Some viewers may question the need for another film about fathers and fatherhood. That only nine percent of companies offer paid paternity leave and over 75% of new fathers return to work after only one week following the birth of their child indicates the need to move past the traditional understanding, image, and value of fatherhood. In our conversation, Bryce indicated the genesis of the project was her learning that a significant majority of men offered paternity leave do not take it or only take a portion of what they are offered despite wanting to take more. Many of these men expressed concern that there would be professional repercussions if they took the full amount.  This statistic, more than anything indicates the prevalence of the stereotyped understanding of fatherhood, where fathers are expected to provide for their families from a distance.  Such an understanding does not reflect the need nor desire of families and fathers.

FAITH CONNECTION:

dadsIn our conversation, I asked Bryce why the film was titled “Dads” rather than “Fathers.” Ms. Howard said the original title referred to fathers, but her husband suggested Dads was a term that better communicated the familiarity of men being active and present in the lives of their children.  Communicating this familiar, more intimate relationship and understanding of fatherhood is evident in Christian Scripture and theology.

The Gospel of Mark, chapter 14 documents Jesus’s time of trial and prayer in the Garden of Gethsemane.  During this time when he was alone in the Garden, he prayed to God that the cup of the crucifixion might be removed. In referring to God, Jesus used the Aramaic term “Abba” which is a more familiar and intimate title for “father.” This reflects that the relationship between Jesus and God was close and personal rather than formal and distant.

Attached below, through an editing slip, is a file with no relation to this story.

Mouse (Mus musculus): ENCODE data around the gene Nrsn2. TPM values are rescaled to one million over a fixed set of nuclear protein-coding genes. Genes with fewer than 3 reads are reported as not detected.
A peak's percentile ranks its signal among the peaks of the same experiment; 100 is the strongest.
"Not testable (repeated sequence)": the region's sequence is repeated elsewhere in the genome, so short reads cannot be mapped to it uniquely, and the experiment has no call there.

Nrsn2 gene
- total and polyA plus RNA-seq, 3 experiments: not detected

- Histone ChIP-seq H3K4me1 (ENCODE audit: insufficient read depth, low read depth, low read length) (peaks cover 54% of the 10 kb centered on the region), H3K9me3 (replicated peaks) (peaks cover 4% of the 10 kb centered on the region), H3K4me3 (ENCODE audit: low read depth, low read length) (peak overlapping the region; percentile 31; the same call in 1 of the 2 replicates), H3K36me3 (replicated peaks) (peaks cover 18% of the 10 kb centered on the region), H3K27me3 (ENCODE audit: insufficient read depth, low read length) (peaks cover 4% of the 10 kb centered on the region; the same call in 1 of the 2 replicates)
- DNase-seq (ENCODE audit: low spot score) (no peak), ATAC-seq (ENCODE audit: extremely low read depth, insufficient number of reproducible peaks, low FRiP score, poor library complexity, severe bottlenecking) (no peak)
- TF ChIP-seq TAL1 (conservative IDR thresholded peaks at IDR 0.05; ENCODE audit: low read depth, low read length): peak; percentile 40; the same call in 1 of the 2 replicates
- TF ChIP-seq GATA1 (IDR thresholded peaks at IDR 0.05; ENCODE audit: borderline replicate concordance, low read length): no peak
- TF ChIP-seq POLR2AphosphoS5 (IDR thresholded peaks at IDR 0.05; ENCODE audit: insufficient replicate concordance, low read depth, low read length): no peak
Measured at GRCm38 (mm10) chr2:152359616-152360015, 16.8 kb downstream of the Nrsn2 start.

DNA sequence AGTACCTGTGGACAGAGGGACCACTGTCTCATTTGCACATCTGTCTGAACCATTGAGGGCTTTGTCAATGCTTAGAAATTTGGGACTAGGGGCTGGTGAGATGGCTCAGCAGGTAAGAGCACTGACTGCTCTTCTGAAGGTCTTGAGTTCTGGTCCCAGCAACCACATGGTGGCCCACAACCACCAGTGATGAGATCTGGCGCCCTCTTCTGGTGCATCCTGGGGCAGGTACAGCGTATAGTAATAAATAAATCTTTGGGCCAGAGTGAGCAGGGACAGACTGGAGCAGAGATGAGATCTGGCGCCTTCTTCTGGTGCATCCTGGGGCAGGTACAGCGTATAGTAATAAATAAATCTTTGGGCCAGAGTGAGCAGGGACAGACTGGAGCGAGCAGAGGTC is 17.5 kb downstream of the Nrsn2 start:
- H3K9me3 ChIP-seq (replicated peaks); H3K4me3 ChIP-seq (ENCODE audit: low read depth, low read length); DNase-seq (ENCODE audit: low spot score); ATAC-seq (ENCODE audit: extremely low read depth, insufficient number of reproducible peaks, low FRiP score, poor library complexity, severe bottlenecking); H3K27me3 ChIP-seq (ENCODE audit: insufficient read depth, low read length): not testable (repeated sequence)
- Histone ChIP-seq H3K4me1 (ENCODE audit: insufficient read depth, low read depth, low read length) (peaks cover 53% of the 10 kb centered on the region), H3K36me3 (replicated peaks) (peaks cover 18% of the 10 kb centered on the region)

Another example of an engaged father is offered by Jesus in His parable of a man with two sons. While most refer to this as the “Parable of the Prodigal Son,” the setting of the story indicates that it is more about the father. Jesus offers this parable after he has been asked about the nature of God. Jesus describes God by his relationship to His Children rather than by physical or other attributes. In the parable, Jesus tells of a younger son who brings shame upon his family and community by demanding he receive his inheritance immediately, whereupon he leaves the country and wastes his money living a life of debauchery. At his lowest point, starving and envying the pigs he was hired to feed, the son decides to return home with his shame and work as a servant for his father.  As the father sees his son returning he runs to greet him, embrace him, and order a celebration in honor of his return.  While local custom and law allowed the son to be rejected and even killed, the father restored him to the family and community.

That the father saw his son while he was still some distance away indicates the father often scanned the horizon in hopes of seeing his son return. From the father’s perspective, even though the son he had been away, he had not been absent from the dads 3father’s heart. The forgiving father was not one who stood on convention and formality but was one who was present with and for his family. This is the model of fatherhood as described by Jesus and is the model presented in “Dads.”